It may not have been a record-breaking month in Poland, but in the world January was the warmest in recorded history. This is the exception that only proves the rule. Throughout 2023, temperatures were 1.5 degrees higher than in the pre-industrial era. It is certainly influenced by people who can also stop this process.
These are the records you need to avoid, and they are broken one after the other. After the hottest year in recorded history, 2023, the start of the next year does not fill us with optimism. January was the warmest January on record – In Valencia, the temperature should be around 12 degrees Celsius, about half of what it is currently. It’s not good for people, not for farmers, for fish, for anyone, says Teresa, a resident of Valencia.
This unusual heat is not only the experience of the inhabitants of southern Europe, but also a conclusion drawn from the data. Scientists from the EU’s Copernicus Climate Change Service program in their latest report summarizing recent observations found that the temperature in January was as much as 0.7 degrees Celsius higher than average. Globally it was at 13.14 degrees Celsius. – We are experiencing more and more extreme droughts and more and more frequent extreme heat events. They are lasting longer and more intense, says Professor Liz Bentley from the Royal Meteorological Society.
The first month of the year was as much as 1.66 degrees Celsius warmer than the estimated January average for the pre-industrial period. “2024 begins with another record month – not only is this the warmest January on record, but we have also just experienced a 12-month period in which temperatures were more than 1.5 degrees Celsius above the pre-industrial reference period,” says Samantha Burges, head of Copernicus Climate Change Service.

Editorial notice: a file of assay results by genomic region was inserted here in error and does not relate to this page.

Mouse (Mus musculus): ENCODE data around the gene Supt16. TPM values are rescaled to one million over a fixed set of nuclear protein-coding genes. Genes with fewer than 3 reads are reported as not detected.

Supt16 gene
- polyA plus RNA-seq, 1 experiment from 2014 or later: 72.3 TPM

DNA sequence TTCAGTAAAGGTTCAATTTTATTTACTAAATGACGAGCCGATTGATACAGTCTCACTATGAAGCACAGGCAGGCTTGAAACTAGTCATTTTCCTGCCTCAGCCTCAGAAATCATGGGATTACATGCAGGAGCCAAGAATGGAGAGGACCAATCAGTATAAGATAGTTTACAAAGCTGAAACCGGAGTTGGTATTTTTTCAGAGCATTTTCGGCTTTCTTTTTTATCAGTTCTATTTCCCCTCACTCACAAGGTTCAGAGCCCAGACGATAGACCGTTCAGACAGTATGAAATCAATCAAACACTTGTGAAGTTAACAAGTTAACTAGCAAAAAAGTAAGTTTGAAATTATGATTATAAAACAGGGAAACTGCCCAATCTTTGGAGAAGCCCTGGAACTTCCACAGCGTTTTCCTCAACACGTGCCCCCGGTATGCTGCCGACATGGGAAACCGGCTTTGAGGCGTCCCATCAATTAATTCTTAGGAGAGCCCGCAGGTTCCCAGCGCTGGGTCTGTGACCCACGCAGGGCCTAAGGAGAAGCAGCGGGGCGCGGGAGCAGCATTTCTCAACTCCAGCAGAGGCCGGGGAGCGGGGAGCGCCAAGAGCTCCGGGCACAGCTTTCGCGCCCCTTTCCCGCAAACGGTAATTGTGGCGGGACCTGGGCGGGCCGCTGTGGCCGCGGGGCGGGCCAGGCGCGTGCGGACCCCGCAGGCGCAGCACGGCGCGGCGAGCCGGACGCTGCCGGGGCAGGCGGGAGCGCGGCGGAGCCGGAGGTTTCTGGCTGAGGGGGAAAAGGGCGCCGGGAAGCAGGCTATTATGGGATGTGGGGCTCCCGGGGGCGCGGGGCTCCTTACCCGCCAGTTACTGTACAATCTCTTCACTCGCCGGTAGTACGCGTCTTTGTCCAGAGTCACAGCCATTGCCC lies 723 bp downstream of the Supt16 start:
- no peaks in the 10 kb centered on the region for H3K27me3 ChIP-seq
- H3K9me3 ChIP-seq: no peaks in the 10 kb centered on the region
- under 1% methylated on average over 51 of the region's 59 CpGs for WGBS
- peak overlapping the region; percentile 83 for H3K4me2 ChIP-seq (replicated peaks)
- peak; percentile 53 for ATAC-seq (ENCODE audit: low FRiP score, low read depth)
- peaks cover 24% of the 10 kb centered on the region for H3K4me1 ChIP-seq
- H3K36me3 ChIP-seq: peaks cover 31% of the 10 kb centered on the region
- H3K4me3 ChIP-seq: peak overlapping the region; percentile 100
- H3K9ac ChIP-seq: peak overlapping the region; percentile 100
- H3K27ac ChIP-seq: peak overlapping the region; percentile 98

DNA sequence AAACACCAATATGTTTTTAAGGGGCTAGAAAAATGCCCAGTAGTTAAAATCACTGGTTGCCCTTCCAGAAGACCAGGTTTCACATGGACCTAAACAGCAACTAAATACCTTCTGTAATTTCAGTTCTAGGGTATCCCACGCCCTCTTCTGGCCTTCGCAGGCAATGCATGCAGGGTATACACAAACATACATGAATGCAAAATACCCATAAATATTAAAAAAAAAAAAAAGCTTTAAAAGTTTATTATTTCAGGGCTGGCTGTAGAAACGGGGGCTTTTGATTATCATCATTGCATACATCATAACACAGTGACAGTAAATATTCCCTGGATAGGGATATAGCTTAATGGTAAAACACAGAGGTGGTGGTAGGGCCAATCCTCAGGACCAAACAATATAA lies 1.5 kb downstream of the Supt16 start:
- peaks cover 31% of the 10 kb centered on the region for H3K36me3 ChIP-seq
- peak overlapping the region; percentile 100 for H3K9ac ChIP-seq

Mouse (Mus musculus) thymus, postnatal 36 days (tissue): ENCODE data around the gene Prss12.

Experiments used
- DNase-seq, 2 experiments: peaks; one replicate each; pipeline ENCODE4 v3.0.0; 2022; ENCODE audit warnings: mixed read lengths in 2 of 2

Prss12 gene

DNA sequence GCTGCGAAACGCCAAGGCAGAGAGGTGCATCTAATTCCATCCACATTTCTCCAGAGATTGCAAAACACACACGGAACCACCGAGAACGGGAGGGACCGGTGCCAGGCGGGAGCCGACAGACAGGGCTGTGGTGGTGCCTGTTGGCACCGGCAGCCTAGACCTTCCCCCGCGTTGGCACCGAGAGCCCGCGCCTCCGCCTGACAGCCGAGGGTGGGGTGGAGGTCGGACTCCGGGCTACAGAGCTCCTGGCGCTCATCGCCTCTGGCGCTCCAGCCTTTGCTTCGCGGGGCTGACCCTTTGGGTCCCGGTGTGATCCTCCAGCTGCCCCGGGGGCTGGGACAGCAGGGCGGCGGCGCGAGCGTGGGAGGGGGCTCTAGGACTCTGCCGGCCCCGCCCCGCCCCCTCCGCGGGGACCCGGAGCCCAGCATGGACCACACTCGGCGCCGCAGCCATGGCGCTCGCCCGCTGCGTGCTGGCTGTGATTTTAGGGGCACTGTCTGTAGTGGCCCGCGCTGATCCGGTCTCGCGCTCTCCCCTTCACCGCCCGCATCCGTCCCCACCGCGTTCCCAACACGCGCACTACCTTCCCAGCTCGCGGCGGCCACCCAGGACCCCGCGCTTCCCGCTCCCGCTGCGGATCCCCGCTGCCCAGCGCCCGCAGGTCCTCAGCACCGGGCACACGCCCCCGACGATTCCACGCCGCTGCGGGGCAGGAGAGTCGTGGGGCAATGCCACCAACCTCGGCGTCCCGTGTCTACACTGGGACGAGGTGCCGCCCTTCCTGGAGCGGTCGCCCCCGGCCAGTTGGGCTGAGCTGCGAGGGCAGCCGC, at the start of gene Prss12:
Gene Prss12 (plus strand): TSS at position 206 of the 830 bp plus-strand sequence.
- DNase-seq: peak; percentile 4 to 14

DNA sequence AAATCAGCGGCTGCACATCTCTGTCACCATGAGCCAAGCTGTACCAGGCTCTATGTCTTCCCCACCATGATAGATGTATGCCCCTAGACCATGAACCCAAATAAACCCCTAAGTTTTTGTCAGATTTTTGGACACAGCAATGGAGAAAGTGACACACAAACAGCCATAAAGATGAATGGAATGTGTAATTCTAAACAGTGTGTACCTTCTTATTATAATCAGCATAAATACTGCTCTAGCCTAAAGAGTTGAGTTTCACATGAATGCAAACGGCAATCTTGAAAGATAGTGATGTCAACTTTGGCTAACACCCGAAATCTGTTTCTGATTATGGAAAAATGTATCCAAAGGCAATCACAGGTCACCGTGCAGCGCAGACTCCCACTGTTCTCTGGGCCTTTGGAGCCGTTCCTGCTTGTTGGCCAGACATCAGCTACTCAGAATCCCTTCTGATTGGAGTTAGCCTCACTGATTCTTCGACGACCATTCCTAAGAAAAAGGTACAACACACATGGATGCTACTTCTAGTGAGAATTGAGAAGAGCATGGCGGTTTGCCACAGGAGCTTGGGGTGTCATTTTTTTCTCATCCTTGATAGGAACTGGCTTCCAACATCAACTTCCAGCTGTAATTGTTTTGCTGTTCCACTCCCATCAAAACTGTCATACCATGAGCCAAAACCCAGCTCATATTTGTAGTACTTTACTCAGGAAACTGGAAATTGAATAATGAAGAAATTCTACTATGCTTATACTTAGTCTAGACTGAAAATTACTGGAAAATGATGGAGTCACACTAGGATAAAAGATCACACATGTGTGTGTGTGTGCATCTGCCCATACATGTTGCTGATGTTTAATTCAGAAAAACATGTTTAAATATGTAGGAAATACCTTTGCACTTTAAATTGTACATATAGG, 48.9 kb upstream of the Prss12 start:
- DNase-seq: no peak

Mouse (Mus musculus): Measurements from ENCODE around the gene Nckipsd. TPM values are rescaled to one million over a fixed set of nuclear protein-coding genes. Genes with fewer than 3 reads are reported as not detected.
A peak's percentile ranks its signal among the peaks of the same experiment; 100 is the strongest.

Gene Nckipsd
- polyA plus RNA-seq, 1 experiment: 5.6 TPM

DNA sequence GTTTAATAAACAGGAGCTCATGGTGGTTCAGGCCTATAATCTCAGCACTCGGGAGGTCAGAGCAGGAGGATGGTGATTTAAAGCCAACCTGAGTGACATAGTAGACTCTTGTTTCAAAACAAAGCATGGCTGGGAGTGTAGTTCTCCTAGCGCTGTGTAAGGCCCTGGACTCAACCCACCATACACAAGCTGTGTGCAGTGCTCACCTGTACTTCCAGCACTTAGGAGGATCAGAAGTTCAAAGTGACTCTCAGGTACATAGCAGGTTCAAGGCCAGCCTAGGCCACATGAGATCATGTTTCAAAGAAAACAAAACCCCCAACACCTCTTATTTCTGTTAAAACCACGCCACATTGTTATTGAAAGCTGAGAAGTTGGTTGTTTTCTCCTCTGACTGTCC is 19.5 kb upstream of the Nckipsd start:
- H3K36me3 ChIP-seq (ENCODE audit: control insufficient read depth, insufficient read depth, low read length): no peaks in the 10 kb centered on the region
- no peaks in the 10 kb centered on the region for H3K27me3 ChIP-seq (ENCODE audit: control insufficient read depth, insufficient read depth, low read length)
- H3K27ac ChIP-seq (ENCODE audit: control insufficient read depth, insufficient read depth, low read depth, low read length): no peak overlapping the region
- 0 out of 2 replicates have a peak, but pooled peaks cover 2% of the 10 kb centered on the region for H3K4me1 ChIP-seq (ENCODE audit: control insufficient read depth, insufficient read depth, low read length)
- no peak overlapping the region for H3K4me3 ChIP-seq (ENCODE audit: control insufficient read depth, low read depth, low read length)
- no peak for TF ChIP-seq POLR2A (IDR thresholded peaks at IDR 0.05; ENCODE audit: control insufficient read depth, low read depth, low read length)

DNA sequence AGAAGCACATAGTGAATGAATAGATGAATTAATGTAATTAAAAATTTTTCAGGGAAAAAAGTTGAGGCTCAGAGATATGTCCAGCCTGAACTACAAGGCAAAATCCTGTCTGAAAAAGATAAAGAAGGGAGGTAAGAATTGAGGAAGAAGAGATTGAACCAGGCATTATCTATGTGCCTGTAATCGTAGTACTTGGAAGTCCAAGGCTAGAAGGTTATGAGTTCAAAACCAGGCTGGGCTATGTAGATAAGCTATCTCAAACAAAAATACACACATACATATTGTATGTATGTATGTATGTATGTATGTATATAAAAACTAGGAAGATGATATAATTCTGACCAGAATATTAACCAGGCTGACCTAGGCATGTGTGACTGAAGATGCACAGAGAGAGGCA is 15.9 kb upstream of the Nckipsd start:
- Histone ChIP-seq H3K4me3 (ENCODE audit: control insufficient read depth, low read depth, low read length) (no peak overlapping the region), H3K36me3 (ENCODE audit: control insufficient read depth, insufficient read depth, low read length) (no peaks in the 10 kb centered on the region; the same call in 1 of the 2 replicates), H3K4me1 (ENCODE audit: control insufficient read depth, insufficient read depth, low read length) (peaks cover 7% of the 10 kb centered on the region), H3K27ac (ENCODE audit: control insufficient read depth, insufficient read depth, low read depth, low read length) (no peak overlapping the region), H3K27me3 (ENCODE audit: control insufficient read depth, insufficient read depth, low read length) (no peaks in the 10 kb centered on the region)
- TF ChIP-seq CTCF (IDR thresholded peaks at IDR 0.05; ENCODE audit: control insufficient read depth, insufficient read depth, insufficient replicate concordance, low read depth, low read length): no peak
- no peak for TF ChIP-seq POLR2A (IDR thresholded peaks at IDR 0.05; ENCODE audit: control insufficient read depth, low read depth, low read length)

A disturbing conclusion emerges from these data. – We are getting closer to the goal set in the 2015 Paris Agreement – says Professor Liz Bentley.
Under the agreement, governments committed to keeping the increase in average global temperature to well below 2 degrees Celsius relative to pre-industrial levels and to strive to keep it no more than 1.5 Celsius. It is clear that this will become more and more difficult. – When we exceed this 1.5 degree threshold, weather events will become more extreme and more persistent. But we are also approaching some of our tipping points that will mean permanent change across the climate system. For example, this concerns the melting of the ice sheet in Greenland and parts of Antarctica. This will lead to a catastrophic rise in sea levels, warns Professor Liz Bentley.
It’s not just the air that’s getting warmer. The data show that the sea water temperature is also much higher. “After January 31 this year, the daily ocean surface temperature reached a new absolute record, exceeding the previous highest values on August 23 and 24, 2023,” reads an excerpt from the report.
It is still not too late – but greenhouse gas emissions must be reduced draconianly and as quickly as possible. But what is needed here is political will and social consensus, as well as the awareness that changes are inevitable and will be painful for many branches of the economy. – We know what the problem is, i.e. burning fossil fuels. We know what to do to stay below the limits of the Paris Agreement. We have the solutions to get us there. The key now is to take action, says Professor Liz Bentley.
The consequences of rising temperatures are felt by people all over the world. In 2023, we witnessed a devastating drought in the Amazon, record heat and fires in the southern part of Europe, and in recent days also massive mudslides and landslides in California – including Los Angeles.
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